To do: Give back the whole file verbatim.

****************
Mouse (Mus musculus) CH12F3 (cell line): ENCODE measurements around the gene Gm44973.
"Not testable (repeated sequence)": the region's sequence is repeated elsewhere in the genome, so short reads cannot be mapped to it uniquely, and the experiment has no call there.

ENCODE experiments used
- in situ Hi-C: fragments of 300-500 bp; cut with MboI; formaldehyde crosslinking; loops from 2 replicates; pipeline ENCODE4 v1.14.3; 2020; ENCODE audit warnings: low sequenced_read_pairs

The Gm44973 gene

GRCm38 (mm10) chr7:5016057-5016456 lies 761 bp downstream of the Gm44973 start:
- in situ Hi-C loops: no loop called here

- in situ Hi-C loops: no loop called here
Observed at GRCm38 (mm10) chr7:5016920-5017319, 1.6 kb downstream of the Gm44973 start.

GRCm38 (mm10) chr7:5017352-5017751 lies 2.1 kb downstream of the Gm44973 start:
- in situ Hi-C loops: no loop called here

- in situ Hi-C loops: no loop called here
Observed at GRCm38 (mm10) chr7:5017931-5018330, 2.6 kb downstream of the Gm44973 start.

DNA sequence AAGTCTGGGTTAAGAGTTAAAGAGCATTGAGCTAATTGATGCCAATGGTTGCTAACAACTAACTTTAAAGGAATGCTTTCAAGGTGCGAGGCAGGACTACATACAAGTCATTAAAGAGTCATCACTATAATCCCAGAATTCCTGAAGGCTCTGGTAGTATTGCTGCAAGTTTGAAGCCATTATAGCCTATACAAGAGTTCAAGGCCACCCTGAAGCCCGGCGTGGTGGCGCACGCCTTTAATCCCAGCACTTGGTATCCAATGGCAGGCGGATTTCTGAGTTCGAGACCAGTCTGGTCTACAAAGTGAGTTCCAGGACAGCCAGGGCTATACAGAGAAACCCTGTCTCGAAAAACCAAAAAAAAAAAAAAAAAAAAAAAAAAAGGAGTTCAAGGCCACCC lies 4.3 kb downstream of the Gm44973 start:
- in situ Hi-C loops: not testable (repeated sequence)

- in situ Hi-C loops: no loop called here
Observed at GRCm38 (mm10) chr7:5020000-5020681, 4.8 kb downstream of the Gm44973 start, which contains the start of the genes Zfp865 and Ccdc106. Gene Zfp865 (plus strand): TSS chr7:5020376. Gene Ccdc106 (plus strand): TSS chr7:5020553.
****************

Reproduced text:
Mouse (Mus musculus) CH12F3 (cell line): ENCODE measurements around the gene Gm44973.
"Not testable (repeated sequence)": the region's sequence is repeated elsewhere in the genome, so short reads cannot be mapped to it uniquely, and the experiment has no call there.

ENCODE experiments used
- in situ Hi-C: fragments of 300-500 bp; cut with MboI; formaldehyde crosslinking; loops from 2 replicates; pipeline ENCODE4 v1.14.3; 2020; ENCODE audit warnings: low sequenced_read_pairs

The Gm44973 gene

GRCm38 (mm10) chr7:5016057-5016456 lies 761 bp downstream of the Gm44973 start:
- in situ Hi-C loops: no loop called here

- in situ Hi-C loops: no loop called here
Observed at GRCm38 (mm10) chr7:5016920-5017319, 1.6 kb downstream of the Gm44973 start.

GRCm38 (mm10) chr7:5017352-5017751 lies 2.1 kb downstream of the Gm44973 start:
- in situ Hi-C loops: no loop called here

- in situ Hi-C loops: no loop called here
Observed at GRCm38 (mm10) chr7:5017931-5018330, 2.6 kb downstream of the Gm44973 start.

DNA sequence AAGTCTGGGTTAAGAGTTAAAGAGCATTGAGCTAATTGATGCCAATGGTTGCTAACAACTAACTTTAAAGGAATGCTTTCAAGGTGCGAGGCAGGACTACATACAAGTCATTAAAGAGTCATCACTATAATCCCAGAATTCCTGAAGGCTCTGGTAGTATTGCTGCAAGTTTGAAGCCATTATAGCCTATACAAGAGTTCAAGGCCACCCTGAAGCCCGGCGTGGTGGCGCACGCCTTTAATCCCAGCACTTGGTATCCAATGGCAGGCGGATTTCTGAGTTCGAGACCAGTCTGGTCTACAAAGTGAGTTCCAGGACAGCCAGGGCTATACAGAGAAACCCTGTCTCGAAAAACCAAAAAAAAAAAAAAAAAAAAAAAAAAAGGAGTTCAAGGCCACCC lies 4.3 kb downstream of the Gm44973 start:
- in situ Hi-C loops: not testable (repeated sequence)

- in situ Hi-C loops: no loop called here
Observed at GRCm38 (mm10) chr7:5020000-5020681, 4.8 kb downstream of the Gm44973 start, which contains the start of the genes Zfp865 and Ccdc106. Gene Zfp865 (plus strand): TSS chr7:5020376. Gene Ccdc106 (plus strand): TSS chr7:5020553.